July 11, 2011: Another baseball season is half way done!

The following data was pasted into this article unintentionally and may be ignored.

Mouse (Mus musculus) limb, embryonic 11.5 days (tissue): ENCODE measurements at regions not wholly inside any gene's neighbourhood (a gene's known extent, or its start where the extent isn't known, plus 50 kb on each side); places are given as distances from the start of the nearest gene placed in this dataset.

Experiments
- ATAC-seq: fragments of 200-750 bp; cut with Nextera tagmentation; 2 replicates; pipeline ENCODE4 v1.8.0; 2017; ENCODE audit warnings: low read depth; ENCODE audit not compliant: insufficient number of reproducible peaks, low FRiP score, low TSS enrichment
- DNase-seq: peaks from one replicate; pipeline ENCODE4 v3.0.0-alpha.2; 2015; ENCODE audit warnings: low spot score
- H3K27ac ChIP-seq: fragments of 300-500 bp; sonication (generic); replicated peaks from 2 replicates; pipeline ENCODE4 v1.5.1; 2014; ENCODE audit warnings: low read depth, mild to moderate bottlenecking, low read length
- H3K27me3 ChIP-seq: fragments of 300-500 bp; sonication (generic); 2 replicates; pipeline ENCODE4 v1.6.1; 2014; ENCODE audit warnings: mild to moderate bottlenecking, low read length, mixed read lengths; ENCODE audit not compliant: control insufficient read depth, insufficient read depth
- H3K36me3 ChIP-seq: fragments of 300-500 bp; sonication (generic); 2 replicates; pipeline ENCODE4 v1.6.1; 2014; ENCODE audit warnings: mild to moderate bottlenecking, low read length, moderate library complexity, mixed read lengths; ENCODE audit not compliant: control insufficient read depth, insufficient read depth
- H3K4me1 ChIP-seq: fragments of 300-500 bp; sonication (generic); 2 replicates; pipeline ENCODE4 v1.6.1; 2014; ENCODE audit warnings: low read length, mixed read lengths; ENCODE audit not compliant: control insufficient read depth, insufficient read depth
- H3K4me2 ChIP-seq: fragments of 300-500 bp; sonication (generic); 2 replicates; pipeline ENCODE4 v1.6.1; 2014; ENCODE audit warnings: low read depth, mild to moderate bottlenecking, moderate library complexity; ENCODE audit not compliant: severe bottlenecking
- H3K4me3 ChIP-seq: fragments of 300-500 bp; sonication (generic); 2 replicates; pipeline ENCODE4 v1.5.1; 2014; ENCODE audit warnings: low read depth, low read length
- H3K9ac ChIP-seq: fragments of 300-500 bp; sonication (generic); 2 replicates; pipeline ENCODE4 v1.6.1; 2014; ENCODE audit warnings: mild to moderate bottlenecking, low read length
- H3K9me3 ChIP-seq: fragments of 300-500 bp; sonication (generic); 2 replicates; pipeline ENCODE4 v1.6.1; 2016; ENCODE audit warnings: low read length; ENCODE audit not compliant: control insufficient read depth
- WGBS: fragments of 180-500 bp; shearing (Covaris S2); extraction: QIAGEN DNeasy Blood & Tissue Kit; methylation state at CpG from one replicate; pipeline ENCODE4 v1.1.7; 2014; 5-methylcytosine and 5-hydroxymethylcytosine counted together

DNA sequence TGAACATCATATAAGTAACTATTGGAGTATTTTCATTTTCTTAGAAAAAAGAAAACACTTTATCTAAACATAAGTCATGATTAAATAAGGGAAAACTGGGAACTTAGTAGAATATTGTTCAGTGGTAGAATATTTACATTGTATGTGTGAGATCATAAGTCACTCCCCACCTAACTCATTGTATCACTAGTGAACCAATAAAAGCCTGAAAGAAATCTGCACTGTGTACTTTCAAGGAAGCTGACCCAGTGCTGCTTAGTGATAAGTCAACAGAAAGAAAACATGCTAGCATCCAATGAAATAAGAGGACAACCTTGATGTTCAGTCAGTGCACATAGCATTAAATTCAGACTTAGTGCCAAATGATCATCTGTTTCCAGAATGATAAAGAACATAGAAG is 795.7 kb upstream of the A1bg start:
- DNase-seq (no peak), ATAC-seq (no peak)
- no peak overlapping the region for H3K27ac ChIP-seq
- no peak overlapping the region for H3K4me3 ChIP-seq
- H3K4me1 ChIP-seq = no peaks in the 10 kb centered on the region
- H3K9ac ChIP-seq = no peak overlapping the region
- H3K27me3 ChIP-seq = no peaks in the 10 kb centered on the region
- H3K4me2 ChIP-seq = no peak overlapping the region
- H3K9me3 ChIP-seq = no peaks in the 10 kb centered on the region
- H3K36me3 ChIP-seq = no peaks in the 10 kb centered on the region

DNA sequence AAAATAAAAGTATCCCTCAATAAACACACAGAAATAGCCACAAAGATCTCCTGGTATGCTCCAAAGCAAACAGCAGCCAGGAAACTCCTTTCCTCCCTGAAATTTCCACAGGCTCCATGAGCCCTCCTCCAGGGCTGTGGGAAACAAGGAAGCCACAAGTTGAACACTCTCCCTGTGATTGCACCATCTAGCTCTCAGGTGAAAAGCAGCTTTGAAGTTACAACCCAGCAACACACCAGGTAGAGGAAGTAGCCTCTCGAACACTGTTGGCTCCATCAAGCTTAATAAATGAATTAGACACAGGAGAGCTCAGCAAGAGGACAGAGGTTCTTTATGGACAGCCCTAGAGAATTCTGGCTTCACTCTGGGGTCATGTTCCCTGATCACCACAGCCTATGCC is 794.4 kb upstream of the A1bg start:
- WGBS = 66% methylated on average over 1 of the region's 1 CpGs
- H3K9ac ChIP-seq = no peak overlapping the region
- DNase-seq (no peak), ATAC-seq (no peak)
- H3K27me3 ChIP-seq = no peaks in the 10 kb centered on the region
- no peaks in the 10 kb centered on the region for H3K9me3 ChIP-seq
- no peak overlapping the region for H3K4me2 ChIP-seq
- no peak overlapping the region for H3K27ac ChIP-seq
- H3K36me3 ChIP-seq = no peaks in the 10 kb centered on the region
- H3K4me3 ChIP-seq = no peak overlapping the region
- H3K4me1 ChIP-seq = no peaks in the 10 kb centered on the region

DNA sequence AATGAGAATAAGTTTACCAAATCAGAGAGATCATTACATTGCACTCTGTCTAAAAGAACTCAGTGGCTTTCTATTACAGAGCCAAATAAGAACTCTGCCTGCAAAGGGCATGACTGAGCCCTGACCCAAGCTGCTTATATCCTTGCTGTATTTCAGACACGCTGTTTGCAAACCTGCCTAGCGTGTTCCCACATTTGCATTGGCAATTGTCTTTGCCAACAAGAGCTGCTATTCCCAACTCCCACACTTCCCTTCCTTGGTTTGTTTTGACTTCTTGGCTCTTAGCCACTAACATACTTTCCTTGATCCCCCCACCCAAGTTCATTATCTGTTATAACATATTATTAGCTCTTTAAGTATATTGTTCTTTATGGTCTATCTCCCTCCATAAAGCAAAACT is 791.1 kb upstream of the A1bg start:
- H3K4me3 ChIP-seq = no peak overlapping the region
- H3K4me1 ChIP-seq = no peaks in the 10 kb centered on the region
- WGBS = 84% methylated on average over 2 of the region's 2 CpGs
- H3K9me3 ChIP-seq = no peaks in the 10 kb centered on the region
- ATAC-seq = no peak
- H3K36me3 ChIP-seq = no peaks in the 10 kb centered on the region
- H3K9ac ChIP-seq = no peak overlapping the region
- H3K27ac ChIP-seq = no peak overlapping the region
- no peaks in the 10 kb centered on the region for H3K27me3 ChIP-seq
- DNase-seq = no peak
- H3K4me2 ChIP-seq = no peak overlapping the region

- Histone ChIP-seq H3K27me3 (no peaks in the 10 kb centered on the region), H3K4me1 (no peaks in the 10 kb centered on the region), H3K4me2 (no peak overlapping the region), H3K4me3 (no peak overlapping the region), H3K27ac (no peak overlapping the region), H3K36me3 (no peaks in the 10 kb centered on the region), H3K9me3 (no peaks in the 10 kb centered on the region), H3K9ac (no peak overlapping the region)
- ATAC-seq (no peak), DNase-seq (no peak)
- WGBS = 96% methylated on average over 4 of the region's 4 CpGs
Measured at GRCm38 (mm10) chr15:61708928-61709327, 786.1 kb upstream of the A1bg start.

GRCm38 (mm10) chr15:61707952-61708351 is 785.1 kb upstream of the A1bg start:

When I got home from work last evening I received an e-mail from one of my fellow owners in my $260-AL. He wanted to give me Trevor Cahill ($1) for Felix Hernandez ($42) AND James Shields ($18). He mentioned to me that I could build my staff around Cahill next season. I know that in 127 IP this season, Cahill has a 3.12/1.29 ERA/WHIP, 113 HA, and a 91/51 K/BB. Those are good numbers but, in good conscience, I can’t deal both for Cahill as it wouldn’t be fair to the rest of the league. I got back to the other owner and said that it would take Cahill and a hitter to pry King Felix from my team. Of course I haven’t heard back from him yet! Mr. Happy Face, Emilio Bonifacio, has put a happy face on plenty of NL-only owners since 80 year old Jack McKeon has returned to steer the Marlins’ ship on June 20. Since that date, Bonifacio is 23 for 69 (.333) in 18 games with 12 SB, 13 R, and an 11/9 K/BB. That includes 5 SB and 5 R in his last 3 games. For the season, the versatile Bonifacio (starts at 2B, SS, 3B, OF) is hitting .285 in 270 AB with 16 SB and 37 R. In yesterday’s game Bonifacio had three hits, extending his career-best hitting streak to 12 games. He stole three bases and scored twice. But I might be prone to call Emilio Bonifacio an American hero! On May 1, 2011, Emilio Bonifacio hit a home run, and Osama bin Laden's death was announced to the world by President Obama. I think that one has to do with the other. In 1103 major league AB, Bonifacio has exactly one HR hit over the fence. And that came at Cincinnati off Nick Masset in the eighth inning of the May 1 game. But I remember something more amazing about Bonifacio. I kept him in my $360-NL for $10 in 2009 not knowing what to expect but knowing that he was named the starting third baseman by the Marlins. On April 6, 2009 (Opening Day) all Bonifacio did was go 4 for 5 with 4 R, 1 HR (inside the park), 2 RBI, and 3 SB. Over his first 5 games of the 2009 season he went 14 for 24 (.583) with 5 RBI, 9 R, and 4 SB. I was already dusting off his Hall of Fame plaque! He was even named the NL player of the week for his efforts. But, as things have a way of happening in fantasy baseball for me, Bonifacio went 11 for 69 (.159) over the rest of the month with a 22/4 K/BB, 0 RBI, and 7 R. So I have to take his recent hot streak with a grain of salt. No, make that a pound of salt! He did finish that season with a fantasy useful 21 SB and 72 R.